Traffic Calming Revisited

This is an unprecedented second blog in the same day, but I thought I should provide a quick update on the traffic calming issue that I blogged about here.

I visited the exhibition at Brockworth Community Centre last Wednesday and consequently have to correct one of my criticisms: the quarter of a million pound price tag for the work will be picked up NOT by the tax payer but by the building developers. Also, the initial scheme for one section of Ermine Street doesn’t look too bad, although there are further stages to come. I spent some time talking to one of the council guys and he made some good points, but I am a stubborn man and ultimately still came away unconvinced.

My main criticism about traffic calming is that one thing it does not do is induce calm. People generally want to get from A to B in as short a time and with as little hassle as possible. Throwing obstacles in the way just makes people irritable and impatient.

However, I found that I made most of my objections from the point of view of a cyclist. Those who know me, or who have read my previous blog on the subject, will know that I am not much of a cyclist, but there seem to be a few common sense issues that road planners never seem to take into account. I recently sat through a presentation by a former Department of Transport cycle advisor which re-enforced several of my views, but I would be interested in the perspective of my more cycling-oriented reader(s).

There are two general approaches to cyclists in these schemes. The first is to create joint cycle and foot paths. These always seem doomed to failure to me for a number of reasons:

–          Pedestrians tend to stray about all over the place and get in the way. This is likely to result in inconvenience to cyclists and probable accidents. The council chap said there are few reported accidents to support this, but this is unsurprising as I guess they would mostly be very minor.

–          Pedestrians don’t realise it is also a cycle path and assume that you are cycling on the pavement and give you grief for it.

–          You have to stop and give way every time you come to a side road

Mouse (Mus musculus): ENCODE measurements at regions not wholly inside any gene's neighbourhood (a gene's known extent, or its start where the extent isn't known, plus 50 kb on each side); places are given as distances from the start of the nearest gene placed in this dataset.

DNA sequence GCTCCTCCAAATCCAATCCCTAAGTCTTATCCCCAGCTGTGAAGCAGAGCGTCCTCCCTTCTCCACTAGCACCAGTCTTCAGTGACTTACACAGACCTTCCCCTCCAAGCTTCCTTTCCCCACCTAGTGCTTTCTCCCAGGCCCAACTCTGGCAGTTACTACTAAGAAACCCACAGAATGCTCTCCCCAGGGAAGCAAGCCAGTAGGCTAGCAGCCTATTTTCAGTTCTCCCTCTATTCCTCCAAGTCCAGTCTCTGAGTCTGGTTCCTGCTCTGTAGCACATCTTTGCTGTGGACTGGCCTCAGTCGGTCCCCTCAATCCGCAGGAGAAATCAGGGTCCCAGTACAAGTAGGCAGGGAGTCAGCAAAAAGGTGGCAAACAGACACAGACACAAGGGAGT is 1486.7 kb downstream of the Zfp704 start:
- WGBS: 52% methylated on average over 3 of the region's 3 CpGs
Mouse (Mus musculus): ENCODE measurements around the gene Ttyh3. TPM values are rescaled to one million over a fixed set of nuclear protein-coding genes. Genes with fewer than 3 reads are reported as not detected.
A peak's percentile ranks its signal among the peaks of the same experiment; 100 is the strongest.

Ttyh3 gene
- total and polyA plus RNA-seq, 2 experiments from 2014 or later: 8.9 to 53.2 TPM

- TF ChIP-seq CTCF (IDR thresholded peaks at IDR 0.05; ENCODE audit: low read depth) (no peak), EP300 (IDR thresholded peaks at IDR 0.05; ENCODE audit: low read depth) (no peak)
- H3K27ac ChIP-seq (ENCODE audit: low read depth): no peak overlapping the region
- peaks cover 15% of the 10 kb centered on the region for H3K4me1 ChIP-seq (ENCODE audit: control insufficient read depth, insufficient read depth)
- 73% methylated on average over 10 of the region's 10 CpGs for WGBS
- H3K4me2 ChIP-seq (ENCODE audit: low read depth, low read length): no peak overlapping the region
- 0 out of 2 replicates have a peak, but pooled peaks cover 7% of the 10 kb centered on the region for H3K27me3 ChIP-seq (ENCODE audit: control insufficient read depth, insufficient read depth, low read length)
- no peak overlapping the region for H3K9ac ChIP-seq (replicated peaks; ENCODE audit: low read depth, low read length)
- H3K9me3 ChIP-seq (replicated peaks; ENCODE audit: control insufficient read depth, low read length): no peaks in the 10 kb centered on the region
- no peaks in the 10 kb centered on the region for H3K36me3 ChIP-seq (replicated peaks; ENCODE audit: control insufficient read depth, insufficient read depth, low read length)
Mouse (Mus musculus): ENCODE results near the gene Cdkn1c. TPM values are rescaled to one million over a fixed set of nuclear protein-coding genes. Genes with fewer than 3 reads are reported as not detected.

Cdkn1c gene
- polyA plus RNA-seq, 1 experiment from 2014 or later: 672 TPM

–          The lane is often blocked where there are bus stops or crossings

–          Pavements are rarely as well maintained as roads.

Well, said the council guy, there’s nothing to stop you from cycling on the road still. And this is true, there isn’t. Except now, the impatient car drivers are going to be even less patient with you slow cyclist because you could be using that perfectly good cycle path and should get off his/ her road.

The second approach to cyclists is to put a bit of red paint down the side of the road and call it a cycle lane. This is little better. The main problem here is that they are too narrow, forcing you to ride in the gutter and over the drains. The Department of Transport speaker picked up on this, suggesting that the safest place to cycle tends to put you just outside the cycle lane where car drivers are very intolerant of you for straying out of your lane into their way.

Cycle lanes also tend to appear at the same time as road narrowing or the inclusion of traffic islands. This means that there is insufficient safe distance for cars to pass. But these car drivers are already irritated and frustrated by the traffic calming, so they’re going to give it a damned good go!

Of course I have seen no statistics to back any of this up and you could argue that the professional planners will have access to these facts and should know best, so I may be talking out of my arse – I’d welcome you views either way.


About Darrel Kirby

I am what I am.
This entry was posted in Rants & Random Musings and tagged , , , . Bookmark the permalink.

2 Responses to Traffic Calming Revisited

  1. Russ says:

    Blimey, a very good summary of all that is wrong with cycle lanes. In my opinion, all cycle lanes should be scrapped – they are generally an absolute hazard. Think Bristol Road. Cyclists (with the possible exception of small children) should use the road anyway. After all, cyclists have a right to use the road in a way that cars don’t (Highways act 1835).

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